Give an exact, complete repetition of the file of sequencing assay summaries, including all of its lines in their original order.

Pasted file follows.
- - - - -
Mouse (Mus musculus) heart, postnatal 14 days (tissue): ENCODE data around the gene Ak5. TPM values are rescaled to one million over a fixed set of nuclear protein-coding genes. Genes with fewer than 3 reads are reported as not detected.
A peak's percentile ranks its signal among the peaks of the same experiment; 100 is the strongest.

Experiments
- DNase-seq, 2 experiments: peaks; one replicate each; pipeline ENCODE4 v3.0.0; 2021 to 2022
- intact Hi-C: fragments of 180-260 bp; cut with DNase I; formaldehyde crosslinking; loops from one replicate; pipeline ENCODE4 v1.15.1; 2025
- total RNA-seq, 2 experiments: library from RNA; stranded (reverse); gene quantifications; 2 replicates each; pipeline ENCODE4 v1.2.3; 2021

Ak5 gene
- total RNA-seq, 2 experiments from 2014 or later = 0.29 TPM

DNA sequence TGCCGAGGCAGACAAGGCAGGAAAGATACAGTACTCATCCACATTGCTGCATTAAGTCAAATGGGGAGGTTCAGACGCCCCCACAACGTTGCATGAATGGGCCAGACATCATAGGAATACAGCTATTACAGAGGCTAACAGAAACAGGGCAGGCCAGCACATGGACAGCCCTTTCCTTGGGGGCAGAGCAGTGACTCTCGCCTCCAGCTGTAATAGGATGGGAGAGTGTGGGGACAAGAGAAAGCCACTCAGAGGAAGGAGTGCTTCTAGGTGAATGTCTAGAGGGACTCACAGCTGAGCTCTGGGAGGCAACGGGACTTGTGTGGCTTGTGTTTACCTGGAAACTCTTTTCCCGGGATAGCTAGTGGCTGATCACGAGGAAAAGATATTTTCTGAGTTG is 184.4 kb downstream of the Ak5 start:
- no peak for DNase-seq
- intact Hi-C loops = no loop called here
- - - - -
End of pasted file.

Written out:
Mouse (Mus musculus) heart, postnatal 14 days (tissue): ENCODE data around the gene Ak5. TPM values are rescaled to one million over a fixed set of nuclear protein-coding genes. Genes with fewer than 3 reads are reported as not detected.
A peak's percentile ranks its signal among the peaks of the same experiment; 100 is the strongest.

Experiments
- DNase-seq, 2 experiments: peaks; one replicate each; pipeline ENCODE4 v3.0.0; 2021 to 2022
- intact Hi-C: fragments of 180-260 bp; cut with DNase I; formaldehyde crosslinking; loops from one replicate; pipeline ENCODE4 v1.15.1; 2025
- total RNA-seq, 2 experiments: library from RNA; stranded (reverse); gene quantifications; 2 replicates each; pipeline ENCODE4 v1.2.3; 2021

Ak5 gene
- total RNA-seq, 2 experiments from 2014 or later = 0.29 TPM

DNA sequence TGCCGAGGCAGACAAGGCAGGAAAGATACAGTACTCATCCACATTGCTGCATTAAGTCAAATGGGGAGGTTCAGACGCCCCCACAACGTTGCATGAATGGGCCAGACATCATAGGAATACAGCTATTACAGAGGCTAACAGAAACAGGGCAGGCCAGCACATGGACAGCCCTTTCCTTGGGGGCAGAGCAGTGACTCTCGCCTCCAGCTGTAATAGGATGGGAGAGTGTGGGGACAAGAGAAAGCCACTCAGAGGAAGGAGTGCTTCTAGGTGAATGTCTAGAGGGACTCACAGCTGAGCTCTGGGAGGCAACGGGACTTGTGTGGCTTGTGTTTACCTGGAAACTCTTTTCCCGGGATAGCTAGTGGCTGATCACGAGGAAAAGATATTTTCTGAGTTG is 184.4 kb downstream of the Ak5 start:
- no peak for DNase-seq
- intact Hi-C loops = no loop called here